Connie Jordan Green
Ten Ways of Looking at an Appalachian Woman
Among ten tall mountains
the most enduring being is a woman.
When the stars were flung across the galaxy
the first cells foretold her appearance.
She is known for her ability to create supper
from a handful of meal and a piece of fatback.
Veins of coal are nothing
compared to iron in her arteries.
Words are pebbles in her mouth.
She spits them into stone walls.
Her silence is a scolding.
Before dark she does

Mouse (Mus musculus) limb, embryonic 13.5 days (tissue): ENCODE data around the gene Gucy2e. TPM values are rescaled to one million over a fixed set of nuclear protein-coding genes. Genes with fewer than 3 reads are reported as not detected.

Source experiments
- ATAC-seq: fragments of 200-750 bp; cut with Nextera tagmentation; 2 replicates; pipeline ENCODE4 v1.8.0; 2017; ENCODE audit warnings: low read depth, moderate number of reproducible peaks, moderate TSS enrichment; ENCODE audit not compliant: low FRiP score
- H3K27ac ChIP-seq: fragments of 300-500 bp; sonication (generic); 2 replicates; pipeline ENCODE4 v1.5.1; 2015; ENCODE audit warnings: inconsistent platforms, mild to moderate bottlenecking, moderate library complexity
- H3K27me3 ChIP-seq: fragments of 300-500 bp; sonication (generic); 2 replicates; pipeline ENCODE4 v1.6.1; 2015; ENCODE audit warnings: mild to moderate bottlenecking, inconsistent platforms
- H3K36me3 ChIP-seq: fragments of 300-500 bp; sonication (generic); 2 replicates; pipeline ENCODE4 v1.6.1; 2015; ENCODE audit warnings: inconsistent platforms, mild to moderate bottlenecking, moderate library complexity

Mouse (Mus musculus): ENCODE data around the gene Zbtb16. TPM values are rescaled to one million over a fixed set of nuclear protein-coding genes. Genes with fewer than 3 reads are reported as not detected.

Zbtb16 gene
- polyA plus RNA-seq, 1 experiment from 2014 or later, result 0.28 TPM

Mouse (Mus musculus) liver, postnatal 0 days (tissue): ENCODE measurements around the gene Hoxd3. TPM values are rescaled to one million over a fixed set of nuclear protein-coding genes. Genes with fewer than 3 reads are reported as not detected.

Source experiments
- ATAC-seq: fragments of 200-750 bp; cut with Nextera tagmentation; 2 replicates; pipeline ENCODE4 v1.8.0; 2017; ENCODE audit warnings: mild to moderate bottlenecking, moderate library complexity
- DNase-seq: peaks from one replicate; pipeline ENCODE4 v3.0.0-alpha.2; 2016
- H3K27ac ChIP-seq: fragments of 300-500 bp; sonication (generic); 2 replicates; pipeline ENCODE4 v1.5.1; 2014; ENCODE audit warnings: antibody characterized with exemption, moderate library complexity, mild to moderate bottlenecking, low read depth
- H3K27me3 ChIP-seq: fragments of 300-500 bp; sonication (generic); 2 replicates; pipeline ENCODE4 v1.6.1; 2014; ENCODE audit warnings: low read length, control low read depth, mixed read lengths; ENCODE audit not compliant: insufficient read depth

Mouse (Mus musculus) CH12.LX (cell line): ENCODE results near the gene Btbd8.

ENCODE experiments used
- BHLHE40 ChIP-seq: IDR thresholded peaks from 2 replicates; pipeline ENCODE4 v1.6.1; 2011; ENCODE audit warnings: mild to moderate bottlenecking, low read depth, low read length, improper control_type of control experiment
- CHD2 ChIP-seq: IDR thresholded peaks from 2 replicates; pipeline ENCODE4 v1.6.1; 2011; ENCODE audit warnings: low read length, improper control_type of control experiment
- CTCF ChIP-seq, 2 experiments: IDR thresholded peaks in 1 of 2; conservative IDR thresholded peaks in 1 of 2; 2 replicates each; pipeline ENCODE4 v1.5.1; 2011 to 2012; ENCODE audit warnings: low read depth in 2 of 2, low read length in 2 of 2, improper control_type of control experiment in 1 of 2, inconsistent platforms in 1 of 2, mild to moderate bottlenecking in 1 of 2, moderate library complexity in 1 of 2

the work of many men.
I know not which is most beautiful—
the grace of her body when she is young
or her will when she matures.
A man and a woman are one,
but a man and a mountain woman
are like the girding of a steel structure.
When she comes at last to rest,
even the ravens fold up their glossy wings.
Connie Jordan Green lives on a farm in East Tennessee where she writes and gardens. She is the author of two award-winning novels for young people (The War at Home and Emmy) and two books of poetry (Slow Children Playing and Regret Comes to Tea). Her poetry has appeared in numerous journals and anthologies. Since 1978 she has written a weekly newspaper column for The Loudon County News Herald. She leads writing workshops and teaches writing and literature courses for Oak Ridge Institute of Continued Studies.